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State Senate Expected to Reject Ban on Wildlife Killing Contests This Session

A proposal aiming to ban wildlife killing contests, which narrowly cleared the House last week, is not expected to advance through the Senate this session, according to its Senate sponsor.

The bill, known as House Bill 2900, seeks to prohibit contests offering cash, prizes, or incentives for the killing of certain fur-bearing animals. Much of the debate in the House revolved around contests that incentivize the killing of coyotes as a means of population control.

If passed, the legislation would classify organizing, sponsoring, or participating in such contests as a Class A misdemeanor, carrying a fine ranging from $500 to $5,000.

Senator Sara Feigenholtz, the bill’s sponsor in the Senate, stated that the bill arrived too late in the session for it to pass before the chamber’s scheduled adjournment on Friday. Although introduced in the Senate on May 16, the bill had not yet been assigned to a substantive committee by Wednesday.

During the House debate on May 15, Representative Anna Moeller, the bill’s sponsor, emphasized the need to end what she described as the unethical and unsportsmanlike practice of mass killing of fur-bearing mammals for cash rewards. Moeller clarified that the bill does not aim to prohibit ethical hunting practices or the protection of property, pets, or children from harm.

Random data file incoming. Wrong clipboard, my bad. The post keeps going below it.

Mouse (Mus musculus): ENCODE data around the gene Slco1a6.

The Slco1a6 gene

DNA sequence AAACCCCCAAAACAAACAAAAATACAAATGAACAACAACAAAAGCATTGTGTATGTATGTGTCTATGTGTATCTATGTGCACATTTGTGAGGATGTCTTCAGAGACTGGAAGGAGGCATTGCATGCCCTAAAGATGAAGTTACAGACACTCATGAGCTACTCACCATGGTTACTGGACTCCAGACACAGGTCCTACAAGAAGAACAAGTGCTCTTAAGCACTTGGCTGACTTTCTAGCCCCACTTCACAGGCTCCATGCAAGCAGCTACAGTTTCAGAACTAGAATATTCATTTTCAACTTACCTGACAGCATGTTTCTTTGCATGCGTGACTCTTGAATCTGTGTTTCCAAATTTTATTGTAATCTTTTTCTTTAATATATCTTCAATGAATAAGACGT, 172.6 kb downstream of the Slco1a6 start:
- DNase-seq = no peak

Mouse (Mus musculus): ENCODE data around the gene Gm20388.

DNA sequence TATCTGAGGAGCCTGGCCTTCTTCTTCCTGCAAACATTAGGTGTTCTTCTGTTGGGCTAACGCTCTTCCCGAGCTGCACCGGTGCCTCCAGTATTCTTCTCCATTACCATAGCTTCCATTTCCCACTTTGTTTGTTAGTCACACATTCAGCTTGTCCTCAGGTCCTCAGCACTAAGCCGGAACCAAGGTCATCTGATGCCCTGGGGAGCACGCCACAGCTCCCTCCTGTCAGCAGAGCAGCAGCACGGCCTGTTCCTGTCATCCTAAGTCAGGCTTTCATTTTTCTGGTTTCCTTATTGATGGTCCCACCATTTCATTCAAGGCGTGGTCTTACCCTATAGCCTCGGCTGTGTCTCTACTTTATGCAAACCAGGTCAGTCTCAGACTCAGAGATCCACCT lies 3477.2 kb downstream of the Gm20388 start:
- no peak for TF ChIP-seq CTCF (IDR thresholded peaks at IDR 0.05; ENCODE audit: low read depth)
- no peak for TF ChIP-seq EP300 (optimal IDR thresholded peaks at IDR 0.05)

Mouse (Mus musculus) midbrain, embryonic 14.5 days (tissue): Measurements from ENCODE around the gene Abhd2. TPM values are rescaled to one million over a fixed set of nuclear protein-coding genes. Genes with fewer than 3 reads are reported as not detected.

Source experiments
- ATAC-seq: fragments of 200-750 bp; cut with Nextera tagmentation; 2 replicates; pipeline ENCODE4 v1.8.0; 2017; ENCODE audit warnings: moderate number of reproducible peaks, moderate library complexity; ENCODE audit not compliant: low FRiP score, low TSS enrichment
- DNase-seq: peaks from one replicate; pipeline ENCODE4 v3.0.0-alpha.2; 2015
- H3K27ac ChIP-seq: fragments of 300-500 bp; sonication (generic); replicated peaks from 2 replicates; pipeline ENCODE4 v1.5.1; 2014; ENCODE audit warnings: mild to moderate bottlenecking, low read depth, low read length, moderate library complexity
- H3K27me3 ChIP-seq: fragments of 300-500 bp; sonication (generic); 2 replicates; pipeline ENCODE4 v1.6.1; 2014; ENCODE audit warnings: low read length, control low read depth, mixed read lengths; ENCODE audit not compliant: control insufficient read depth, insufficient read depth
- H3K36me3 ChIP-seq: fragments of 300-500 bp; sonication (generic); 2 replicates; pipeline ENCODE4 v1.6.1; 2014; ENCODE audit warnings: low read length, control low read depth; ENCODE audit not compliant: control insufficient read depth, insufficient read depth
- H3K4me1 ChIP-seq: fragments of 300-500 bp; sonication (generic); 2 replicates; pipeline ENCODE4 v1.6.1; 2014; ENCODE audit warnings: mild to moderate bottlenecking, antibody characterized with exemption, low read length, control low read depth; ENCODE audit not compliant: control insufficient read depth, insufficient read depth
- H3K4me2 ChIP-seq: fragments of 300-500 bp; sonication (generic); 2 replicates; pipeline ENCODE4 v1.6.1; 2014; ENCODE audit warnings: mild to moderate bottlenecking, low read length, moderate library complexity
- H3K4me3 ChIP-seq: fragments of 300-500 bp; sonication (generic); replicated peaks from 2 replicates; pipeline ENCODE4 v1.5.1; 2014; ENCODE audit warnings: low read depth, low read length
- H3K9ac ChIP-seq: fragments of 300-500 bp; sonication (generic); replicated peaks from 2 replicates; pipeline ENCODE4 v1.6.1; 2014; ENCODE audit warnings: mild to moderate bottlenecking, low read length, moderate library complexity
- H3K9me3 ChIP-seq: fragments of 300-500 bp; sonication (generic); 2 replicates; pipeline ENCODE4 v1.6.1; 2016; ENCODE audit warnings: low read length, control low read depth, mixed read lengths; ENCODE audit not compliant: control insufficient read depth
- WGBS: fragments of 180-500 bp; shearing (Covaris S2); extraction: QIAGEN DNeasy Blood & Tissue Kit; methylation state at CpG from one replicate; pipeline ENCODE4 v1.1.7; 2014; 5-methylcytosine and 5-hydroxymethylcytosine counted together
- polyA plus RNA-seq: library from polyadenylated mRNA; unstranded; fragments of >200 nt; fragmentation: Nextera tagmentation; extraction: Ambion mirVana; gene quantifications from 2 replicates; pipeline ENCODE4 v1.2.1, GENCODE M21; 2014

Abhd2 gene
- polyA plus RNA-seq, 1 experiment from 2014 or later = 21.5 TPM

Moeller addressed concerns about the lack of a clear definition of “prizes” in the bill, stating that it intends to prohibit contests offering anything of monetary value, such as firearms. However, opponents raised questions about the ambiguity surrounding what constitutes an inducement or prize, particularly regarding trophies or awards.

The proposal has garnered support from Project Coyote, a nonprofit organization based in California. According to the organization’s website, Project Coyote, along with the Sierra Club Illinois Chapter and The Rewilding Institute, urged the Illinois Department of Natural Resources (IDNR) to ban such contests through agency rulemaking. However, IDNR indicated that any changes would require legislative action to amend the Wildlife Code.

The bill passed the House with a 62-45 vote after over 40 minutes of debate. While no Republicans supported the measure, several Democrats, mainly from outside the Chicago area, opposed it.

Deputy Republican Leader Norine Hammond characterized the debate as reflecting regional differences, expressing concerns about the impact of the bill on livestock health and safety and agricultural crops.

If the bill does not pass before the legislature’s end-of-May adjournment, it could potentially be reconsidered during the fall veto session.

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